It’s 5:30pm and I just braved at least 30 minutes of the world’s most frustrating traffic before stopping to pick up my daughter at school. I still have a significant drive home with a planned stop at the grocery store. I’ve been up since 4:45am and am pretty sure that loading her into the car and breaking the news that we have to swing by Stop & Shop is not going to go over well. We’re rapidly closing in on age 4 and her ‘tude has been full force. And my patience just ain’t what it used to be.

So, walking back to our car in the parking lot from the school, holding hands with me and full of chatter, CP and I run into one of my daughter’s classmates and good buddies. I’ve spoken with the little girl’s mom, let’s call her Em, at school birthday parties and a couple of school functions. I’ve seen her struggle with her daughter during pickup, sharing an empathetic look and pretending to not notice her frustration.

Our girls throw their arms around each other, even though they just spent the last nine hours together. Off they run while both Em and I load their backpacks into our respective cars. I open my car door and both kids clamor in. *Sigh*

Em is totally embarrassed, but really, it’s funny. And we both laughed as her daughter has jammed herself behind the back seat head rests and back windshield of my car and my daughter is walking around on the front seats, narrowly missing stepping on my glasses. We were apologizing to each other while trying to rein our kids in and maintain a conversation.

Finally, I was just like, “This age has been really tough. I feel like CP is just not listening to me and tests all of my boundaries. I’m exhausted sometimes. I feel like I’m doing it all wrong and I’m loaded with guilt because I’m working full time.”

Em looked at me with one of the most truly relieved looks I’d ever seen. Like two women lost on a sea of confusion and exasperation in a storm of pre-K 4 madness, we began to share about the guilt and fear involved with second-guessing our parenting methods and balancing work and, well, life stuff. When I’d seen her in those frustrating situations prior to then, trying to get her daughter focused and loaded up, all while successfully keeping her shit together but clearly wanting to just pop off, I felt like I knew what she was going through because that could have been me on any given day. Well, it was so nice when that wall came down. I wasn’t concerned about being embarrassed or looking like a bad mom, and I suspect she wasn’t either. We laughed about the horrible behavior that our daughters demonstrated at home and occasionally in stores — the behavior that had brought us to near tears and caused us to shriek at them to “KNOCK IT OFF!”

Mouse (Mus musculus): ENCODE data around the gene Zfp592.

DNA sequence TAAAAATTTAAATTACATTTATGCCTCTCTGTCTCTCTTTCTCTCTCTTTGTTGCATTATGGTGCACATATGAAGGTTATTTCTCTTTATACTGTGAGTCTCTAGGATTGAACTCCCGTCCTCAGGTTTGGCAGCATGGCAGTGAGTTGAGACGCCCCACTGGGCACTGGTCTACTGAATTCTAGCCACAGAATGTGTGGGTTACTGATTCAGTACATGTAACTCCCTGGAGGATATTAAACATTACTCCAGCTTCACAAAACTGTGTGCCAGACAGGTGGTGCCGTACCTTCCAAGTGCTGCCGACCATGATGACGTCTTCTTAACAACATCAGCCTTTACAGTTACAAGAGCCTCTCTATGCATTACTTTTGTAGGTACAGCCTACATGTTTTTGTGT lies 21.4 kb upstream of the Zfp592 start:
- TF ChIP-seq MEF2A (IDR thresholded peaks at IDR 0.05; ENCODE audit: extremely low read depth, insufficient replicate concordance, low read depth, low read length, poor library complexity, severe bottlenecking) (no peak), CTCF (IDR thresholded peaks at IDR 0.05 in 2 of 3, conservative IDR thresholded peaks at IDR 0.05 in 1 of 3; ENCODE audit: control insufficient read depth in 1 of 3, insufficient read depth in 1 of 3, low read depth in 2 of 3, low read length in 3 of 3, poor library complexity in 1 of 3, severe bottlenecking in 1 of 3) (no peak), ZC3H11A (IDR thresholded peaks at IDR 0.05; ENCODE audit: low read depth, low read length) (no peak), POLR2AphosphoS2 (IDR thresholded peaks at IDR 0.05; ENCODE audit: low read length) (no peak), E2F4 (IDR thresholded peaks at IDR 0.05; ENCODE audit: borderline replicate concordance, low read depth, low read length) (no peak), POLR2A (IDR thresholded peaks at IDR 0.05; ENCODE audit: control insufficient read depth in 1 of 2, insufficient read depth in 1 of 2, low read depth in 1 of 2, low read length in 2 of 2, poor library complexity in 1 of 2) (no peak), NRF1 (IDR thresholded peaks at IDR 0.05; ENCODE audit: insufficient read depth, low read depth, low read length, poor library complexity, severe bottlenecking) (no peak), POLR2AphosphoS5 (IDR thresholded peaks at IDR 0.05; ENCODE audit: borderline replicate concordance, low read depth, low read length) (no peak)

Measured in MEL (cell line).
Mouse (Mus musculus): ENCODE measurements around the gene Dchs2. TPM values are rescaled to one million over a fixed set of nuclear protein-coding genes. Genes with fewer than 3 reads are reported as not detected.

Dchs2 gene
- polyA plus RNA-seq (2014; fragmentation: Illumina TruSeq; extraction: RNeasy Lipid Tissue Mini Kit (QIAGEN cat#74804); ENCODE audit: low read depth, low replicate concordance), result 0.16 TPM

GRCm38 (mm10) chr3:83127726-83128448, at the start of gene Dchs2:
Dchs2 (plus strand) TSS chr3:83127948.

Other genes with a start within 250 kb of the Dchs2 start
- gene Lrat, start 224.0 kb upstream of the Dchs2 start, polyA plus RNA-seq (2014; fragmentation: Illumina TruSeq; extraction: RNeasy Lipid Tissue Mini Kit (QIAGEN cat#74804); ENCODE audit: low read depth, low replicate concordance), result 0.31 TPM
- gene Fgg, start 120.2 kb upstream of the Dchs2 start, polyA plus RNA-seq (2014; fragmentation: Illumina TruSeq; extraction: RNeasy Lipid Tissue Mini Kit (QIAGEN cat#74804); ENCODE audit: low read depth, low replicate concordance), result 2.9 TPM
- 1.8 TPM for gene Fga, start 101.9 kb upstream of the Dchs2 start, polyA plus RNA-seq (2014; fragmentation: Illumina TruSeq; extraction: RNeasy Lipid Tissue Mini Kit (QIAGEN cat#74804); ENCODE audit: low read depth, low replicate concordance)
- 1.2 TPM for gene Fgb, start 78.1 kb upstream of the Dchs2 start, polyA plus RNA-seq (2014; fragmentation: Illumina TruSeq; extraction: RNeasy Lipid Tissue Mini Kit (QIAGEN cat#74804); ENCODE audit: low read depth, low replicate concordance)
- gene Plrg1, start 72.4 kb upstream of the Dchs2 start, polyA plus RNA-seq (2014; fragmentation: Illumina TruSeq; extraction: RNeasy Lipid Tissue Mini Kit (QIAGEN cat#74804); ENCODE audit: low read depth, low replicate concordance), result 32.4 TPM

There are so many times that I don’t want to admit how confused I am by what I’m doing, or how much I feel like I’m failing by what I’m not doing. But sometimes confessing my shortcomings and fears to another mom makes me feel just a little more human, and a little less lonely. And when you feel like you’re on an island, like you’re just doing it ALL WRONG, please know you’re not alone. This stuff is hard. Sometimes all you need to do share it with another mom.